Trends for 2007 and Beyond

The few days I have been asking people "what major trends do you see?" The responses have been some good and some bad. They include the list below. The list is from listening and the links are from after-the-fact googling of the concepts. And this is in no way scientific. Here is the beginning of the list:

  1. The importance of self expression. Advertising and technology that encourages self expression will succeed. So it isn’t user-generated-content. Rather it is helping people express themselves. Myspace is a good example of this. (this was from the IABC luncheon today)
  2. The decline in classified advertising revenue for newspapers. First craigs list and now khou offering free ads. The tv station won’t matter long term, but craig’s list is the real deal.
  3. The spoiled youth will hit reality. When? How? We don’t know.
  4. Games and gaming. Kids love video games. Will they ever readjust to earning a living? Unknown.
  5. Newspapers standardizing on the new format like the Chronicle did a long time ago. And like the WSJ did in January.
  6. Citizen Journalist Corruption. And Citizen Journalist Entrepreneurship.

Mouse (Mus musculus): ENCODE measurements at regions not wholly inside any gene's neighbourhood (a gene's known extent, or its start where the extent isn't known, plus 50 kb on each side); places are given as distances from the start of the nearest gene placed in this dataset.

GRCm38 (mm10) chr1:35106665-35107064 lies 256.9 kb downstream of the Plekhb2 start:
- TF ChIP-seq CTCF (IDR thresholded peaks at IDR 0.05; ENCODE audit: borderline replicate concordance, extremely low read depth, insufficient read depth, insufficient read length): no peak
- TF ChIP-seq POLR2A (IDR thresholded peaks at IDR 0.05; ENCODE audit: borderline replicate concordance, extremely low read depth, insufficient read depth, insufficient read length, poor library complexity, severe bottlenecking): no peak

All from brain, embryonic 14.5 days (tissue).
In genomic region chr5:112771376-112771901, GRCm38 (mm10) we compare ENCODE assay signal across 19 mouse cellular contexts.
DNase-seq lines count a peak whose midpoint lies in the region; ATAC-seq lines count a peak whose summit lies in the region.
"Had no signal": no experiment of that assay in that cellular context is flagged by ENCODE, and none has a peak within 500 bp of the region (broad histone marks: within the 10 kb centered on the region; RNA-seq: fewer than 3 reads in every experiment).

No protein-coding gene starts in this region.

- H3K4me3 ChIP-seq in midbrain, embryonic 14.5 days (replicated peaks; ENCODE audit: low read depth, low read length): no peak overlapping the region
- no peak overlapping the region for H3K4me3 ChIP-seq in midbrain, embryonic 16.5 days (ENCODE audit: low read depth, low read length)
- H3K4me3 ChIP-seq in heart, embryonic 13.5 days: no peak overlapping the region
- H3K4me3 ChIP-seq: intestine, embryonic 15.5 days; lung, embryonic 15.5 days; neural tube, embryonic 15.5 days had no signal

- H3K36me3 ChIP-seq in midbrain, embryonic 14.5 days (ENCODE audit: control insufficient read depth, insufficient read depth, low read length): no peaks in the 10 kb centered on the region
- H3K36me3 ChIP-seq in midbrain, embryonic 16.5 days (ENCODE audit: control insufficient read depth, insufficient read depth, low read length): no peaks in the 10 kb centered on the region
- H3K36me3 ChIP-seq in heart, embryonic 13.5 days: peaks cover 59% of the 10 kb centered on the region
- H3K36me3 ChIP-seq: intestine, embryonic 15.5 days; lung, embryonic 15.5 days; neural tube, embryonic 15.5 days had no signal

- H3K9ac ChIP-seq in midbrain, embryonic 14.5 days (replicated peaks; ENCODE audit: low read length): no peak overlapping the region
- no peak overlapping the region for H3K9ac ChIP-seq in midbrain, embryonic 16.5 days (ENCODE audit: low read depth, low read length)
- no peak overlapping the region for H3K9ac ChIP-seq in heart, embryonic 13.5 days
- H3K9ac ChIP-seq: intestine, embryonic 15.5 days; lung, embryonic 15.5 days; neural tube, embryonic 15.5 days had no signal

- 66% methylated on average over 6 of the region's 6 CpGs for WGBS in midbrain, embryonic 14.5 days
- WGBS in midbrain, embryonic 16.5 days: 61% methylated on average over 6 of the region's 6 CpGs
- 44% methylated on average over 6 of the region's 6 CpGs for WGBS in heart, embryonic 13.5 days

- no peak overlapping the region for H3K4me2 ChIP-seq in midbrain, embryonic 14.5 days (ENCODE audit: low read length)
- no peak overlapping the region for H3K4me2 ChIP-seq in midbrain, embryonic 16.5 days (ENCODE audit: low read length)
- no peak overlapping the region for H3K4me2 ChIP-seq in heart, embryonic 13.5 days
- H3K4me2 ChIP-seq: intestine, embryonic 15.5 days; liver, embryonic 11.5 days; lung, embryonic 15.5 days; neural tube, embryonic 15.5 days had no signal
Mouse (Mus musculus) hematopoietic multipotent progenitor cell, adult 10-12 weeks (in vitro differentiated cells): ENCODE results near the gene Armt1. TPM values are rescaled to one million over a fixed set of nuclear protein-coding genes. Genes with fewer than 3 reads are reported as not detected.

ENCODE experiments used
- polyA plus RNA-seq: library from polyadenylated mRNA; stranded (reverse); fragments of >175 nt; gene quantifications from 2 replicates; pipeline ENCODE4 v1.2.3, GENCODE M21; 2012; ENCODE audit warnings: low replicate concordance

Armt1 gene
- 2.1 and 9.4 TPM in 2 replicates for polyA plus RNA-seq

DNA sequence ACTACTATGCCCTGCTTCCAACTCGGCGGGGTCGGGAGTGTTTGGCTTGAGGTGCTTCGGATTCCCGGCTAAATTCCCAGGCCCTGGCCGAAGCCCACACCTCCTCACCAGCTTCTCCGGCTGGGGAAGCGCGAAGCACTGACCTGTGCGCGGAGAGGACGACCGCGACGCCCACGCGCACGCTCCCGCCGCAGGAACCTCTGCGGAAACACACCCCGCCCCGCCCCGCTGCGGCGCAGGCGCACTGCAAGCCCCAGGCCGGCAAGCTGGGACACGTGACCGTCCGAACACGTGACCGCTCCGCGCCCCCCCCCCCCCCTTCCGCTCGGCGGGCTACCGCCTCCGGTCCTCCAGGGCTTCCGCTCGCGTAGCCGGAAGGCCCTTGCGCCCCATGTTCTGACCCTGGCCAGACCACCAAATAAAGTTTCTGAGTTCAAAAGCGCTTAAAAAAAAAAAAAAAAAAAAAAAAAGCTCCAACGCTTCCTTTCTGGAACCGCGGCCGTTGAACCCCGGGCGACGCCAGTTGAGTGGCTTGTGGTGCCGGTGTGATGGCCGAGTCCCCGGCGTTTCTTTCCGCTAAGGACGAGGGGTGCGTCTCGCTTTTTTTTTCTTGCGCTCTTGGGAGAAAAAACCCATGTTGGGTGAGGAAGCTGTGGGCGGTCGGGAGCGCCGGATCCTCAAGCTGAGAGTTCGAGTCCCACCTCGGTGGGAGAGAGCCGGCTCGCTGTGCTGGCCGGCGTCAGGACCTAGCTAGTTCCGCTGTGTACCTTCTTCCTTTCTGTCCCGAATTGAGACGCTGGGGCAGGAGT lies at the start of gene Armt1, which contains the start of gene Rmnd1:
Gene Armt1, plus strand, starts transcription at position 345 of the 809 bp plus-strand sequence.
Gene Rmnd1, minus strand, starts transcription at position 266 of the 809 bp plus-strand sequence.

7. Second life and virtual worlds. This one is saturated, but it must be on the list. Still, I am already getting sick of hearing about it.

And two on politics:

  1. Everyone loves Obama. Republicans too. This will be interesting (and volatile).
  2. Health care. Hillary Clinton, a democrat, proposed changes and got pilloried. Meanwhile Schwarzenegger, a republican, proposes state funded health care? I’m confused.

There are certainly more. I’ll add those as I recall and review notes.

Flixster Forces People on Weekly Email “by default”?

I received a link to take a movie quiz on from a friend. Which takes you to a login page that reads:

By default,
Flixster will send you a weekly update on new movies and the occasional site
announcement. You can unsubscribe at any time.

So they are *by default adding me to a mailing list*?  And then *forcing me to later unsubscribe*. This is bad netiquette. It’s like a cop arresting you first and then asking what happened later. An assumption of guilt. Why?

The second issue with this is in a world of cats and dogs, micro-conversions such as clicking a checkbox to add yourself to a newsletter is a good thing. It is a conscious choice by the consumer to interact with your brand. Yes you won’t force as many people into your mailing list. But you will be doing the right thing. And making a better brand impression.